When is an exogamy rule invalid?
There is no factual basis to conclude that all of their employees who marry each other would be unable to perform their duties, entailing one’s dismissal
In every company, policies exist. The host of do’s and don’ts employees have to comply with, fundamentally, is there for the company’s protection and better governance. They are what we call management prerogatives.
Usually, we encounter the exogamy rule — the prohibition of spouses to work in the same company. This supposedly thwarts the possibility of spouses conniving with each other to commit transgressions against the company. While a recognized policy under our labor laws, is it absolute?
In Catherine de la Cruz-Cagampan vs One Network Bank Inc. et al. (GR 217414, promulgated on 22 June 2022), One Network Bank Inc. implemented its exogamy policy. It stated that “Effective 1 May 2006, when two employees working for One Network Bank are subsequently married through Church or Civil Court rites, one must terminate employment immediately after marriage.”
Catherine de la Cruz was hired by said bank on 11 June 2004 as an accounting specialist. On 31 October 2009, she married her co-employee Audie Cagampan, the bank’s loan specialist. Cognizant of the exogamy rule, they asked for an exception, citing that other couples similarly situated were allowed to continue their employment. The bank, however, terminated Catherine. There was no justification why Catherine, between the two, was terminated but solely because of the exogamy policy. Catherine found this unfair and asked the National Labor Relations Commission to decide her fate.
Was she illegally terminated or not? The NLRC did find for her.
It opined that the bank’s “policy was unreasonable considering that the ‘mere fear of the possibility that the spouses may divulge to each other information with respect to client’s accounts is speculative, unfounded, and imaginary.’ It ruled that the (bank) failed to prove the legitimate business concern in implementing the discriminatory policy against its employees.”
The Court of Appeals, however, viewed the circumstances in a different light. On appeal by the bank, the appellate court “explained that the bank presented a reasonable business necessity in implementing the assailed company policy. Also known as the bona fide occupational qualification exception, this necessity originates from One Network Bank’s business that is imbued with public interest. Since One Network Bank must observe the highest degree of diligence in handling its affairs, the policy is necessary to protect the confidential information of its client and minimize risks from married co-employees whose communication is privileged.”
So, we now have two bodies — the NLRC and the CA — with opposing views. One finds the policy discriminatory, while the other holds it is a valid exercise of management regulation.
When Catherine brought the issue to the Supreme Court, the final arbiter had this to say.
“The Court of Appeals reversed the National Relations Commission’s affirmation of the Labor Arbiter’s pronouncement that petitioner was illegally dismissed and respondent’s ‘exogamy policy’ was unreasonable. The Court of Appeals is mistaken… Indeed, employers may freely conduct their affairs and employ discretion and judgment in managing all aspects of employment. However, their exercise of this right to management prerogative must be in accord with justice and fair play… Management prerogative must not be unbridled and limitless. Nor is it beyond this court’s scrutiny…”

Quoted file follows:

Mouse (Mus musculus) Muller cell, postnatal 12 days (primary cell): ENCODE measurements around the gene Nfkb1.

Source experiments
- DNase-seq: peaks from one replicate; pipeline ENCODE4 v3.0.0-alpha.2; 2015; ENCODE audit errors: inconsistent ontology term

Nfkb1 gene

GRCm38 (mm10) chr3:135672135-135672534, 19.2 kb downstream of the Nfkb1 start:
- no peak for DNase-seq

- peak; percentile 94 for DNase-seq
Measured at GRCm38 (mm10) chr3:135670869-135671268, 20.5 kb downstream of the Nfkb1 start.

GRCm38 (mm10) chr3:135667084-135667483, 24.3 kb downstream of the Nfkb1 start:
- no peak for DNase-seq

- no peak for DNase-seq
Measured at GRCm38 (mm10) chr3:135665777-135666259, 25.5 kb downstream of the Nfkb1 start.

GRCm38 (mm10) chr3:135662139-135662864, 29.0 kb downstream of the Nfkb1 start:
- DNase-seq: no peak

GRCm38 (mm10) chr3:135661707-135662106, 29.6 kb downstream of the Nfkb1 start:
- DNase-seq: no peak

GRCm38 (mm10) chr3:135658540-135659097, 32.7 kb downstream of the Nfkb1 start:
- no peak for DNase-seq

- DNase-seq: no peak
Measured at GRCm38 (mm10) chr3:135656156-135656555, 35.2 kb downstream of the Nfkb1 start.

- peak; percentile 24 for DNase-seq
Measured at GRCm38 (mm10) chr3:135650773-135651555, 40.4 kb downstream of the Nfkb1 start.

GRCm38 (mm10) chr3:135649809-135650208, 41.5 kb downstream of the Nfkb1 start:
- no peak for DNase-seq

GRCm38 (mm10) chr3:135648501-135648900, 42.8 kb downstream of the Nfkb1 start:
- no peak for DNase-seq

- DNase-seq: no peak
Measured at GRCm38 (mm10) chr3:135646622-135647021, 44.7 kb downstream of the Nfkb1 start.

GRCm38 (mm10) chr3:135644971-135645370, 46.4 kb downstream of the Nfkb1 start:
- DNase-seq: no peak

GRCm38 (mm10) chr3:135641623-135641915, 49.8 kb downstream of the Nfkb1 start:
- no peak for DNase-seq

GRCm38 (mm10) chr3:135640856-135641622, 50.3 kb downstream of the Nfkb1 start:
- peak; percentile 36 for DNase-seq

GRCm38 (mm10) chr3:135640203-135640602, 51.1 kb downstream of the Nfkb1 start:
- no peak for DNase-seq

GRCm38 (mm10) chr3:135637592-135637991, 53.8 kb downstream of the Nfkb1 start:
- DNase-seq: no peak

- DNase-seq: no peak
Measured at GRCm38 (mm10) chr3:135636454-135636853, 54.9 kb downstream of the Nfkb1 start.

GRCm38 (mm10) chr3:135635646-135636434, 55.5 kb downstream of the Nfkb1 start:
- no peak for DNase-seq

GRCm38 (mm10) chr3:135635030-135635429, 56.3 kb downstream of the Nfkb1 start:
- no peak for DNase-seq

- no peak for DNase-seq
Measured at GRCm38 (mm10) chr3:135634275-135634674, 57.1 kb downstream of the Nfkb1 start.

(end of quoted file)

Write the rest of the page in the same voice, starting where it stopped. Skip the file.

“Courts… find the no-spouse employment policy invalid for failure of the employer to present any evidence of business necessity other than the general perception that spouses in the same workplace might adversely affect the business. They hold that the absence of such a bona fide occupational justification invalidates a rule denying employment to one spouse due to the current employment of the other spouse in the same office… Thus, a bona fide occupational qualification requires concurrence of two elements: ‘(1) That the employment qualification is reasonably related to the essential operation of the job involved; and (2) that there is a factual basis for believing that all or substantially all persons meeting the qualification would be unable to properly perform the duties of the job…”
“Weighed against the constitutionally mandated full protection to labor and the various statutory protections accorded to the sector, this Court finds that respondents failed to demonstrate the reasonable business necessity for its no-spouse employment policy….”
“First, the no-spouse qualification is not reasonably related to the bank’s essential operation of its business. It unduly discourages all employees from marrying a fellow worker at the pain of termination…
There is no iota of proof that supports respondents’ assertion that petitioner’s marriage to her fellow employee places the bank’s funds at risk for embezzlement….”
“Second, there is no factual basis to conclude that all of their employees who marry each other would be unable to perform their duties, entailing one’s dismissal. The policy was couched in a general manner, that whenever any two of their employees marry, one must terminate employment immediately after marriage….”
“The general articulation allows respondents to whimsically enforce its policy, as petitioner alleged here that others had been spared. Further, it leaves them the option on which employee’s services to terminate. Here they arbitrarily dismissed petitioner. The basic tenets of due process cannot allow this.”
The facts and quoted ruling are from the case cited above.
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